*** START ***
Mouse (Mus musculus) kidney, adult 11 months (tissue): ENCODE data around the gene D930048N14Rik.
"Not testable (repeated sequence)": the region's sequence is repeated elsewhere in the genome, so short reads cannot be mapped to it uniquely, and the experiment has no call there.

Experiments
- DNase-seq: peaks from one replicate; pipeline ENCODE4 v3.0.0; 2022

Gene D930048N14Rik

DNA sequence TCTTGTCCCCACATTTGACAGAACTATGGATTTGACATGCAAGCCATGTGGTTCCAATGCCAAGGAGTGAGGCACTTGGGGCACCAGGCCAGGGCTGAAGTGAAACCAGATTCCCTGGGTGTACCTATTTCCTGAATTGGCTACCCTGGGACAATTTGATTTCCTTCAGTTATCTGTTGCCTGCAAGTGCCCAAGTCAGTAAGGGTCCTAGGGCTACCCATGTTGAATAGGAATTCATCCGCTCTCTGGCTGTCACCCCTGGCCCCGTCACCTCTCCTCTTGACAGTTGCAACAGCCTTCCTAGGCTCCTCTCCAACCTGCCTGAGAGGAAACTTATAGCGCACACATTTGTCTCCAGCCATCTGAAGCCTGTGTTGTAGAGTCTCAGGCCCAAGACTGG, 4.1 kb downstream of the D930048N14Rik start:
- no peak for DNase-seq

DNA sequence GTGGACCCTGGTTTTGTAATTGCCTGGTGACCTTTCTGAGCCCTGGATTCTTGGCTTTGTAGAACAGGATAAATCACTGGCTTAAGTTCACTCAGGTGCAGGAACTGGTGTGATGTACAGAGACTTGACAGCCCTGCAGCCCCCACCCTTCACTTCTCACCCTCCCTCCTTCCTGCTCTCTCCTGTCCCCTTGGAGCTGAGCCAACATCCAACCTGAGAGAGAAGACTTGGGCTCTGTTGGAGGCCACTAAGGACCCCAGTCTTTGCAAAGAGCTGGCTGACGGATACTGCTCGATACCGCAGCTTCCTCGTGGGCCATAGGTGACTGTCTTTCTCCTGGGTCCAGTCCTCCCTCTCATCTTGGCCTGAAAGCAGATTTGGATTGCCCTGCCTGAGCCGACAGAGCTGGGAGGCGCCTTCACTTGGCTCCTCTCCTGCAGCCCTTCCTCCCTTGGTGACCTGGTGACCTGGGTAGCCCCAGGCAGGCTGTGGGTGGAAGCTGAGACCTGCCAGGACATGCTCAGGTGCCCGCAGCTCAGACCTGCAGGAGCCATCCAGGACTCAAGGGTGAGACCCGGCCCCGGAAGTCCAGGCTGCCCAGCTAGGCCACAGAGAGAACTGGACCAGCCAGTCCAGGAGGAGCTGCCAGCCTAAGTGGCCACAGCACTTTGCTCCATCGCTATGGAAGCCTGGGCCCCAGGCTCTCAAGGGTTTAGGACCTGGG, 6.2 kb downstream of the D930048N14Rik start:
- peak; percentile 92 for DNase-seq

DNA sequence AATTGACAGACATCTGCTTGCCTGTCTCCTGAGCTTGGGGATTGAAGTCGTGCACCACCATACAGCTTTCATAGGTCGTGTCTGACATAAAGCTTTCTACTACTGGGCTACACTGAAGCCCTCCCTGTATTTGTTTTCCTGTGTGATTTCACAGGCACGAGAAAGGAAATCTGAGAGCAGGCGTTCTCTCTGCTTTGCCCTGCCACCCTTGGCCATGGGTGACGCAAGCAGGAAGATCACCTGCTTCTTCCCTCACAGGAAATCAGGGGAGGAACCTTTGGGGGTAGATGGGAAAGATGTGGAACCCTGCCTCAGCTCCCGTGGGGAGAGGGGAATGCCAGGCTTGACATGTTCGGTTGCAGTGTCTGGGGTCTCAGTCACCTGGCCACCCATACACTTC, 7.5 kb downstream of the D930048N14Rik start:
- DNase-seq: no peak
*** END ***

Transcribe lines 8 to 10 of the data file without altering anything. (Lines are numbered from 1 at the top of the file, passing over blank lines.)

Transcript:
DNA sequence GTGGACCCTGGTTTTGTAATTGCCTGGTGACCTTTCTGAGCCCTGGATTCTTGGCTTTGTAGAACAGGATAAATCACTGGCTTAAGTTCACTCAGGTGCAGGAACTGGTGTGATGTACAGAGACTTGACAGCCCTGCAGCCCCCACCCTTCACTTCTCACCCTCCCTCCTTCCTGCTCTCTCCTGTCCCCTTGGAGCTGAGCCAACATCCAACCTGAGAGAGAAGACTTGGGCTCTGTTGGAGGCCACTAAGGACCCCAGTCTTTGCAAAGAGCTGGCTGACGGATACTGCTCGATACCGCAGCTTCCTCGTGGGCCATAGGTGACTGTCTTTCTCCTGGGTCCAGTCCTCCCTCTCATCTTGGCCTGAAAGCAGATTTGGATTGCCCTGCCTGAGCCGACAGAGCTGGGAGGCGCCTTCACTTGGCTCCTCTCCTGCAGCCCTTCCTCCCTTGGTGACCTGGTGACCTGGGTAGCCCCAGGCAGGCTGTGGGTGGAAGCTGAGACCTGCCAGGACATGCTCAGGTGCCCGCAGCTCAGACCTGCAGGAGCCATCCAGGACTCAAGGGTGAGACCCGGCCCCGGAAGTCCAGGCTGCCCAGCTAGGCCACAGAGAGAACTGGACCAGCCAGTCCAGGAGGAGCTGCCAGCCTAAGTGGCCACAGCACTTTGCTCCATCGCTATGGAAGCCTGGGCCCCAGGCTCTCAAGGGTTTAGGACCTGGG, 6.2 kb downstream of the D930048N14Rik start:
- peak; percentile 92 for DNase-seq

DNA sequence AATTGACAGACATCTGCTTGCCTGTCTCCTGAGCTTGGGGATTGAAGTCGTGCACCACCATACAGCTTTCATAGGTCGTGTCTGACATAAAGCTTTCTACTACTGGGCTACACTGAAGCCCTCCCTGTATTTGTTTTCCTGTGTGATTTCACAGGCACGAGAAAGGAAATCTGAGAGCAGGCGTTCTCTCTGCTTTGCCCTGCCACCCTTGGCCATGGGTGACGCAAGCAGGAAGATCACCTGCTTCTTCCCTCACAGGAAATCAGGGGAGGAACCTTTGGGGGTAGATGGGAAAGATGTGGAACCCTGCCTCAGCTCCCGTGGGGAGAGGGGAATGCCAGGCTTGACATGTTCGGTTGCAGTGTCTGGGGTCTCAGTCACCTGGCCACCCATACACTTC, 7.5 kb downstream of the D930048N14Rik start: